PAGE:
By Katya Spear | Managing Director ∙ Mayors Innovation Project
From educational campaigns, to access to water and soil testing kits, to procurement policies and lead pipe replacement programs, there are many impactful steps city leaders can take to help keep communities safe from lead exposure. One resource that has supported Mayors Innovation Project leaders over the past five years has been our partnership with Healthy Babies Bright Futures, a national non-profit that works to reduce neurotoxic exposures in pregnant women and young children.
Through this “Healthy Babies” partnership, we’ve supported more than 15 cities over five years through a grant program coupled with access to resources, technical assistance, and best practices.
“Lead is an invisible toxicant that harms our children’s brain development, with vast impact. Consider that lead exposure to children who were under the age of 6 in 2006 will result in a total income loss of between $165 and $233 billion. These projects have made the invisible visible by developing strategies ready to implement in your city that support brighter futures for the kids in all of our lives,” said Kyra Naumoff Shields, Bright Cities Program Director.
Many cities are working to prevent lead exposure through lead pipe replacement; today we feature a few other ways that local leaders can work to reduce and prevent lead exposure – all supported by the Healthy Babies Initiative (HBI):
Safe food and soils
At the height of the COVID-19 pandemic, many communities sought to support local residents in growing more of their own food (and indeed interest in gardens and gardening grew). But in many communities with aging housing stock, lead exposure is happening in a sneaky way—through lead-laced soils around old homes. This was the case in Lynn, MA, a city 10 miles north of Boston. Lynn Mayor Thomas McGee created a Food Security Task force charged with understanding and responding to gaps in food access and safety. As a result, the city expanded the hours and reach of its farmers market and subsidized produce costs for families with children under 10. It also partnered with a local organization to create the city’s first online food ordering system that helped source fresh produce, dry goods, and hot meals. Finally, to increase awareness of lead contaminated soils, Lynn staff developed informational resources for families to better understand why heavy metals like lead, cadmium and arsenic are common in local soils and what they can do to protect their families. HBBF has a lead safe garden guide you can use in your community!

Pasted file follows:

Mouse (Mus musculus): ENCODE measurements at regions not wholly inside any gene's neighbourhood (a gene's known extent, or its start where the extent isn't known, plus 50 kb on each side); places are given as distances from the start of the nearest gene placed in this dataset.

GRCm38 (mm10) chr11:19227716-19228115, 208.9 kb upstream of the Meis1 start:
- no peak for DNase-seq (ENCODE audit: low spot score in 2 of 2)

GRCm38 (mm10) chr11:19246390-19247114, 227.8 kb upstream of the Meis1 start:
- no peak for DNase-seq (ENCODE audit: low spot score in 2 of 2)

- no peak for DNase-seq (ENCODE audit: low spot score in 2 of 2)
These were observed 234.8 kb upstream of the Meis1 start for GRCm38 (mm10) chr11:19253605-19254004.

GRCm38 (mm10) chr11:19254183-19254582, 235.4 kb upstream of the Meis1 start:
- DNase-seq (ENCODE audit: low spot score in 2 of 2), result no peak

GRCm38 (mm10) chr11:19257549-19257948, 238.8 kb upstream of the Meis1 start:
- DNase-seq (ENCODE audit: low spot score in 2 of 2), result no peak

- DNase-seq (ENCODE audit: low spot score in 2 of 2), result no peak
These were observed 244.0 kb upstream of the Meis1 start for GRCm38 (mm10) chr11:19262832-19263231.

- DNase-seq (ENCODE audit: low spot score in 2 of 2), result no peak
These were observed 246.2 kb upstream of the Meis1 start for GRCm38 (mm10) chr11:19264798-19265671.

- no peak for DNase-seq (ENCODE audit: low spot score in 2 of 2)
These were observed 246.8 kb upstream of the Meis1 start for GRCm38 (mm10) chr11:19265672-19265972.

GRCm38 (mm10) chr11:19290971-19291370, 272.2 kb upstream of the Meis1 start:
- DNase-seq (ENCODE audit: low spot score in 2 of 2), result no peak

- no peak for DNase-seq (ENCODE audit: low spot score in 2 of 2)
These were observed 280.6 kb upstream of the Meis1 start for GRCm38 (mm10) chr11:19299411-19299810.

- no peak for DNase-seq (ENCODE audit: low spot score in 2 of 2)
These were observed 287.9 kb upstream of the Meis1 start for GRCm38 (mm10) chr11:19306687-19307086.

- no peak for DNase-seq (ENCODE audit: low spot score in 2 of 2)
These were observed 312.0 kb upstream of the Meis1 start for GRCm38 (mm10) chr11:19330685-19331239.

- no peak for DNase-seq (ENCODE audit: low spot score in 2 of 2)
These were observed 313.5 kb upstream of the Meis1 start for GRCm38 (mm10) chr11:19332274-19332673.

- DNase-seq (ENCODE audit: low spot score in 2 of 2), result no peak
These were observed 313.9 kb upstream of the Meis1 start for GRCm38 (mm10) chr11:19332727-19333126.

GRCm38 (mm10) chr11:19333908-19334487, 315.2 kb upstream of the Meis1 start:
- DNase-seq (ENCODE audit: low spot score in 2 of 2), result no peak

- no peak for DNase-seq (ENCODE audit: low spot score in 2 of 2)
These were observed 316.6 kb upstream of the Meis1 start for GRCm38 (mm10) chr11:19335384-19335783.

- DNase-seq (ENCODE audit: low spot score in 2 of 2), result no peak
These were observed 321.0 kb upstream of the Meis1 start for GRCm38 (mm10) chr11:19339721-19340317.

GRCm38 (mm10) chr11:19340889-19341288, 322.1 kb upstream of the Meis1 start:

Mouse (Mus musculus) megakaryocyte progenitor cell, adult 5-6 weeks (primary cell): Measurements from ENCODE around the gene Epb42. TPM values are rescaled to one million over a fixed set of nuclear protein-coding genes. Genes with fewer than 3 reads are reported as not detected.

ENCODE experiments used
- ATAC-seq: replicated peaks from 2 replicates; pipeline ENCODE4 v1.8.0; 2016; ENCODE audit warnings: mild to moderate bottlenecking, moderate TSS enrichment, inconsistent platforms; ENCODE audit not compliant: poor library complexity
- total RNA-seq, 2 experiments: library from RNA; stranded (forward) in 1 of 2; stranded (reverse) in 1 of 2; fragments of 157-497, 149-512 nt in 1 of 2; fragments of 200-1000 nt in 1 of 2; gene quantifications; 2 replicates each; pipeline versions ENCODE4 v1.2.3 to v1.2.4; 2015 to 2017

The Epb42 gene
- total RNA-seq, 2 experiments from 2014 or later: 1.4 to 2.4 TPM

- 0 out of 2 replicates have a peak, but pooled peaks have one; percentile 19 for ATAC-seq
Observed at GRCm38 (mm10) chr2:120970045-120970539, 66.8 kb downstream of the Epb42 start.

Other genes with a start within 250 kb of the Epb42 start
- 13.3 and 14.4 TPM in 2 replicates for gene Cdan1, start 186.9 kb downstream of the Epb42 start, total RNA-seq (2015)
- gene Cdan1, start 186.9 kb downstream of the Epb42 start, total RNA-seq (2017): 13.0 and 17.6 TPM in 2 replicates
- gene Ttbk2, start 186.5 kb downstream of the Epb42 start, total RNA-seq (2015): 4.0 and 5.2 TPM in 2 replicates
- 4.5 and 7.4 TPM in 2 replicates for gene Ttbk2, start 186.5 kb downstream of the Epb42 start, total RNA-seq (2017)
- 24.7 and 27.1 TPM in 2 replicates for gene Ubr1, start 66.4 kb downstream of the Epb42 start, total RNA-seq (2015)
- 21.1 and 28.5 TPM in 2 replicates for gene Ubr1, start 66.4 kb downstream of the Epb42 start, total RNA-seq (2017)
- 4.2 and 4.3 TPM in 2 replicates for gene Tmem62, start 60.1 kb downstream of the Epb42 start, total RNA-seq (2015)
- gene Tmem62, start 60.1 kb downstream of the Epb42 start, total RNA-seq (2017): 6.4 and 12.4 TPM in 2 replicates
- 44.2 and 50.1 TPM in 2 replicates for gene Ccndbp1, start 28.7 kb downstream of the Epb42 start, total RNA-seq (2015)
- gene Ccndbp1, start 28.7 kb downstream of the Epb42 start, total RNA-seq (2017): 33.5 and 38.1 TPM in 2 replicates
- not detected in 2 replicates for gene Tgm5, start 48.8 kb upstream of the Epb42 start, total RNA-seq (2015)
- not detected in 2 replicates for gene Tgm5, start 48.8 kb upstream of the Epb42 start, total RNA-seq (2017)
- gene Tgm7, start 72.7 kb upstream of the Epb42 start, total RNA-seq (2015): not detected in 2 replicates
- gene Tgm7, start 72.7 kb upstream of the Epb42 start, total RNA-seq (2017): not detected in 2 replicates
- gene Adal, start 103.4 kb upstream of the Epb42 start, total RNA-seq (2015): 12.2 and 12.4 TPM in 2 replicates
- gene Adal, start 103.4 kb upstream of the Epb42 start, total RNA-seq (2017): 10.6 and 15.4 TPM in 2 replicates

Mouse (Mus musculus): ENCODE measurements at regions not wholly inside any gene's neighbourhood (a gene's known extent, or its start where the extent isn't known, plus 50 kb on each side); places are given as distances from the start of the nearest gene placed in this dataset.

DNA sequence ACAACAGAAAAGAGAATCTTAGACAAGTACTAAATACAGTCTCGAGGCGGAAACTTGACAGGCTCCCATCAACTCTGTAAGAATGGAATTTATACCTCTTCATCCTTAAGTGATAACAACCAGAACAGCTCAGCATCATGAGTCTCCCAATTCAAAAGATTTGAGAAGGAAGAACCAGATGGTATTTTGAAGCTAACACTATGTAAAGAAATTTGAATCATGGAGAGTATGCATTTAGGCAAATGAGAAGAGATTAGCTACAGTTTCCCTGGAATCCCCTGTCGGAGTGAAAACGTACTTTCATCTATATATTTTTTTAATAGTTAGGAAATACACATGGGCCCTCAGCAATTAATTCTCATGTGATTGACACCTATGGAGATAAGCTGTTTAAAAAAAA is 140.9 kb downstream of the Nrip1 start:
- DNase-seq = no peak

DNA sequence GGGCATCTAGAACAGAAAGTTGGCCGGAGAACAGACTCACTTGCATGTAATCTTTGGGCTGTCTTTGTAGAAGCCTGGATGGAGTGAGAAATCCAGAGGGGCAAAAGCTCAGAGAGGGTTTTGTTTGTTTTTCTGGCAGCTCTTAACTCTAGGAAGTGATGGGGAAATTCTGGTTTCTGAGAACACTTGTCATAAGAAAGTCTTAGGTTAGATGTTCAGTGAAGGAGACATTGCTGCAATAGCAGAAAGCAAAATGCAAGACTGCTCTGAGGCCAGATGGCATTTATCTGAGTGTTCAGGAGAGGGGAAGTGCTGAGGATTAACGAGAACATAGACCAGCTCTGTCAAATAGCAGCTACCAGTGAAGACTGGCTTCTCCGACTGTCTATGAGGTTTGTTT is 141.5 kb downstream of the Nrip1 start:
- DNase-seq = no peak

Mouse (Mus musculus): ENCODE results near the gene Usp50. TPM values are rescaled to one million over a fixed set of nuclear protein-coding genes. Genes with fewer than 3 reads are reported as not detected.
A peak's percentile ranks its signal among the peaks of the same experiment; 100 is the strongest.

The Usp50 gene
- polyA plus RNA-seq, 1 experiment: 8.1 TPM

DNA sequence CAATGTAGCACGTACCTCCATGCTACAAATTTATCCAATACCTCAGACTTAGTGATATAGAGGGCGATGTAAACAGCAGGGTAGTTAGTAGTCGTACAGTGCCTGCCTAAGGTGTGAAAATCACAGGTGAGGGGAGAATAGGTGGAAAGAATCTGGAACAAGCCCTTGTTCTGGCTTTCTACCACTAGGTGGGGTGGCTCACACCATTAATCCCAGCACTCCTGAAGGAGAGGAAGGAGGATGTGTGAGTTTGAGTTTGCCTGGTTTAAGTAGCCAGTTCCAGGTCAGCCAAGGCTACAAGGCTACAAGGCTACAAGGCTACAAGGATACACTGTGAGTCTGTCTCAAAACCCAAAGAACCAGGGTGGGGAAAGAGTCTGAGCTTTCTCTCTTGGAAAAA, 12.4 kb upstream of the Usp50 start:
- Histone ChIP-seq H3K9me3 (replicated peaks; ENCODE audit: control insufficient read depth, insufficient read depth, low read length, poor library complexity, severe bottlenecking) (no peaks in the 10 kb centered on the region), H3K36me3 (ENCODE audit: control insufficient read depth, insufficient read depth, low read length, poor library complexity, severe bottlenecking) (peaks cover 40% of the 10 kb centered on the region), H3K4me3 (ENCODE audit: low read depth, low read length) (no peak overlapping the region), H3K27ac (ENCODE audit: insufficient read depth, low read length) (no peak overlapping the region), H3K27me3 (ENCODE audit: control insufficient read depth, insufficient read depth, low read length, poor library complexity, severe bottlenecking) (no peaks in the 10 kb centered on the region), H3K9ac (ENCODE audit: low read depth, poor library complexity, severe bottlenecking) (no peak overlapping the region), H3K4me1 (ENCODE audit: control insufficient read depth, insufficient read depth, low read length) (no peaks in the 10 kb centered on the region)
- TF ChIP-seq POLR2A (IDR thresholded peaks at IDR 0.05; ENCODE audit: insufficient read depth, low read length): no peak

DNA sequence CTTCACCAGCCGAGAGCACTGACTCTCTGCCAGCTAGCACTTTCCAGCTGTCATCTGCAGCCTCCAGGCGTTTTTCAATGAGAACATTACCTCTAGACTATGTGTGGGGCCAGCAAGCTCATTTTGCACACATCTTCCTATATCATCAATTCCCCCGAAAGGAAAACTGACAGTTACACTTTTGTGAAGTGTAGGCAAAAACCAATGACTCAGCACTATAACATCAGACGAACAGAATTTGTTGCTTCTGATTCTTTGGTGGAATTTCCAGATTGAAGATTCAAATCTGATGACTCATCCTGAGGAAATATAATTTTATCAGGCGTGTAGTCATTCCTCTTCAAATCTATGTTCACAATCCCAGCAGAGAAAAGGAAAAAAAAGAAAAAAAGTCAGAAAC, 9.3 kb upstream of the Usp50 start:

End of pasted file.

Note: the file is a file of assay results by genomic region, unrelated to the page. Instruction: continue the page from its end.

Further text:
Two HBI communities in Wisconsin – Madison and Middleton – launched complimentary efficiency navigator programs that combine efforts to couple that improve home energy use with those that reduce lead and mold in housing. The program targets resources to vulnerable families in aging housing stock using a data-informed approach, based on indicators like age of home, prevalence of environmental health concerns like asthma, and median household income.
In Grand Rapids, the city formed a Lead Free Kids GR Advisory Committee in response to an uptick in childhood lead poisoning. Recognizing that the primary point of exposure in Grand Rapids is through lead paint dust, and not water, the Committee identified rental housing inspection as one key opportunity to identify lead exposure before children are poisoned. The Committee’s work led to an amendment to the City’s housing code to require inspection of pre-1978 rental housing for deteriorated lead-based paint during the rental certification process. The code amendment was adopted by the Grand Rapids City Council in June 2023 has the potential to impact residents living in more than 24,000 rental units, having a significant reach.